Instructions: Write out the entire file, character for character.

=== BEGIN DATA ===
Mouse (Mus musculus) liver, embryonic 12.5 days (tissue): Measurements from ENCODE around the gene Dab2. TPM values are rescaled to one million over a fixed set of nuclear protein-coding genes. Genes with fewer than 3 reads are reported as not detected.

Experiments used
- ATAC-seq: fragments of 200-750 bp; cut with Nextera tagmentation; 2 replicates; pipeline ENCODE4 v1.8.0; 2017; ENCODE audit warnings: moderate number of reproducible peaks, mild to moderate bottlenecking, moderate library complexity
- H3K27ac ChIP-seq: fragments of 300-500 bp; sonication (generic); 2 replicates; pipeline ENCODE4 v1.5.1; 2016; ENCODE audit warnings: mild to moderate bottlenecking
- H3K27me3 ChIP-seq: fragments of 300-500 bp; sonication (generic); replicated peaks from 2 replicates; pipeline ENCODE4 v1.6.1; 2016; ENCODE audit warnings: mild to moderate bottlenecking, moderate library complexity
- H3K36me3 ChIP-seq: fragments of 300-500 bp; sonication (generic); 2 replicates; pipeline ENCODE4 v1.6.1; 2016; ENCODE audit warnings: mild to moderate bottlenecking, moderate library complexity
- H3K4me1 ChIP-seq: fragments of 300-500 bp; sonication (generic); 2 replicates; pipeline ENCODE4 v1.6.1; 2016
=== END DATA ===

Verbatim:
Mouse (Mus musculus) liver, embryonic 12.5 days (tissue): Measurements from ENCODE around the gene Dab2. TPM values are rescaled to one million over a fixed set of nuclear protein-coding genes. Genes with fewer than 3 reads are reported as not detected.

Experiments used
- ATAC-seq: fragments of 200-750 bp; cut with Nextera tagmentation; 2 replicates; pipeline ENCODE4 v1.8.0; 2017; ENCODE audit warnings: moderate number of reproducible peaks, mild to moderate bottlenecking, moderate library complexity
- H3K27ac ChIP-seq: fragments of 300-500 bp; sonication (generic); 2 replicates; pipeline ENCODE4 v1.5.1; 2016; ENCODE audit warnings: mild to moderate bottlenecking
- H3K27me3 ChIP-seq: fragments of 300-500 bp; sonication (generic); replicated peaks from 2 replicates; pipeline ENCODE4 v1.6.1; 2016; ENCODE audit warnings: mild to moderate bottlenecking, moderate library complexity
- H3K36me3 ChIP-seq: fragments of 300-500 bp; sonication (generic); 2 replicates; pipeline ENCODE4 v1.6.1; 2016; ENCODE audit warnings: mild to moderate bottlenecking, moderate library complexity
- H3K4me1 ChIP-seq: fragments of 300-500 bp; sonication (generic); 2 replicates; pipeline ENCODE4 v1.6.1; 2016